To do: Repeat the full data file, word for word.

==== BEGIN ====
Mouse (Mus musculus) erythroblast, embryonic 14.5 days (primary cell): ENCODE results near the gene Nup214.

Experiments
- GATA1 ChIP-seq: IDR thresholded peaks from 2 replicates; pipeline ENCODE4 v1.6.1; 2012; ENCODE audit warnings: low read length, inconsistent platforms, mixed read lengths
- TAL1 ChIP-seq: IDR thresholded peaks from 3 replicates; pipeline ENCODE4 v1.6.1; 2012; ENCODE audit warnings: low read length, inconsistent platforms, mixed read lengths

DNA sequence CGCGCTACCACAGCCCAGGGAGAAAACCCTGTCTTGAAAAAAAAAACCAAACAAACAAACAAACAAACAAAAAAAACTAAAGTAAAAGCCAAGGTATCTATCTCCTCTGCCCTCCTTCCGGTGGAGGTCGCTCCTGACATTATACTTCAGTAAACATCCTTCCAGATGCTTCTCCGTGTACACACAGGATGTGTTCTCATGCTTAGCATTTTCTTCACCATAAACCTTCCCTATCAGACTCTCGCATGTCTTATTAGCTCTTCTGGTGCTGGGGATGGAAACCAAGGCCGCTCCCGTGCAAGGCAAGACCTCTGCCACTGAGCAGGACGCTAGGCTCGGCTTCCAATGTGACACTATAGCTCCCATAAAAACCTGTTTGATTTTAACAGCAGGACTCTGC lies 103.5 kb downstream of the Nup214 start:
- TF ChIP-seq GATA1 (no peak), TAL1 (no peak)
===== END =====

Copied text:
Mouse (Mus musculus) erythroblast, embryonic 14.5 days (primary cell): ENCODE results near the gene Nup214.

Experiments
- GATA1 ChIP-seq: IDR thresholded peaks from 2 replicates; pipeline ENCODE4 v1.6.1; 2012; ENCODE audit warnings: low read length, inconsistent platforms, mixed read lengths
- TAL1 ChIP-seq: IDR thresholded peaks from 3 replicates; pipeline ENCODE4 v1.6.1; 2012; ENCODE audit warnings: low read length, inconsistent platforms, mixed read lengths

DNA sequence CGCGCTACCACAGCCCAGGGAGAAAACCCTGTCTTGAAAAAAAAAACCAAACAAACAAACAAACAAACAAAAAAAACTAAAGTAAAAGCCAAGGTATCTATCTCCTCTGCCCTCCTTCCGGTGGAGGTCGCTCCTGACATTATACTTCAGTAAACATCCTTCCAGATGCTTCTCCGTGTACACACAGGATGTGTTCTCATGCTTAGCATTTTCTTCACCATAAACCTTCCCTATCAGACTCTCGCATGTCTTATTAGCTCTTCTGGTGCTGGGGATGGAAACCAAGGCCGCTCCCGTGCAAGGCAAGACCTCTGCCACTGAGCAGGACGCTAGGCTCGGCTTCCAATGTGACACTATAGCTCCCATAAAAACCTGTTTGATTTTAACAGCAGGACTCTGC lies 103.5 kb downstream of the Nup214 start:
- TF ChIP-seq GATA1 (no peak), TAL1 (no peak)